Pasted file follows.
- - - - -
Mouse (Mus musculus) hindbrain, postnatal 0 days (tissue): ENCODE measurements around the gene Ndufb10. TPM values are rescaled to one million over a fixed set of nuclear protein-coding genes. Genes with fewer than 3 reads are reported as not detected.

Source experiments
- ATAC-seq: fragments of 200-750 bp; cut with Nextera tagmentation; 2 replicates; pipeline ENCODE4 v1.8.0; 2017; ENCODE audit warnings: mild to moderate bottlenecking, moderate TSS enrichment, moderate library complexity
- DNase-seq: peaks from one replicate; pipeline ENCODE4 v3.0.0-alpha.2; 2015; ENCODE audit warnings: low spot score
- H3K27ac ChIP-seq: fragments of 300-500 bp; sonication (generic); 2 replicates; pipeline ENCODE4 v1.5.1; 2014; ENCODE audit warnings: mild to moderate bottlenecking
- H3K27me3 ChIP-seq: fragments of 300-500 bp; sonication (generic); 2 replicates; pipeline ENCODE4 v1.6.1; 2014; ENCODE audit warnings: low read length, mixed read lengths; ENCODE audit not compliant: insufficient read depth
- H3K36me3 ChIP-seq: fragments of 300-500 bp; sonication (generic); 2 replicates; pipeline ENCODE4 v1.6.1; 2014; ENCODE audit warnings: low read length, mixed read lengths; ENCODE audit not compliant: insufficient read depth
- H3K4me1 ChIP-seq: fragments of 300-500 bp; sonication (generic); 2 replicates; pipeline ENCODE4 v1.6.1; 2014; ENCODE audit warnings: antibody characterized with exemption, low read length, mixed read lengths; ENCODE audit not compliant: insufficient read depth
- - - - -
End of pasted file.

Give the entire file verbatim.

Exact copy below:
Mouse (Mus musculus) hindbrain, postnatal 0 days (tissue): ENCODE measurements around the gene Ndufb10. TPM values are rescaled to one million over a fixed set of nuclear protein-coding genes. Genes with fewer than 3 reads are reported as not detected.

Source experiments
- ATAC-seq: fragments of 200-750 bp; cut with Nextera tagmentation; 2 replicates; pipeline ENCODE4 v1.8.0; 2017; ENCODE audit warnings: mild to moderate bottlenecking, moderate TSS enrichment, moderate library complexity
- DNase-seq: peaks from one replicate; pipeline ENCODE4 v3.0.0-alpha.2; 2015; ENCODE audit warnings: low spot score
- H3K27ac ChIP-seq: fragments of 300-500 bp; sonication (generic); 2 replicates; pipeline ENCODE4 v1.5.1; 2014; ENCODE audit warnings: mild to moderate bottlenecking
- H3K27me3 ChIP-seq: fragments of 300-500 bp; sonication (generic); 2 replicates; pipeline ENCODE4 v1.6.1; 2014; ENCODE audit warnings: low read length, mixed read lengths; ENCODE audit not compliant: insufficient read depth
- H3K36me3 ChIP-seq: fragments of 300-500 bp; sonication (generic); 2 replicates; pipeline ENCODE4 v1.6.1; 2014; ENCODE audit warnings: low read length, mixed read lengths; ENCODE audit not compliant: insufficient read depth
- H3K4me1 ChIP-seq: fragments of 300-500 bp; sonication (generic); 2 replicates; pipeline ENCODE4 v1.6.1; 2014; ENCODE audit warnings: antibody characterized with exemption, low read length, mixed read lengths; ENCODE audit not compliant: insufficient read depth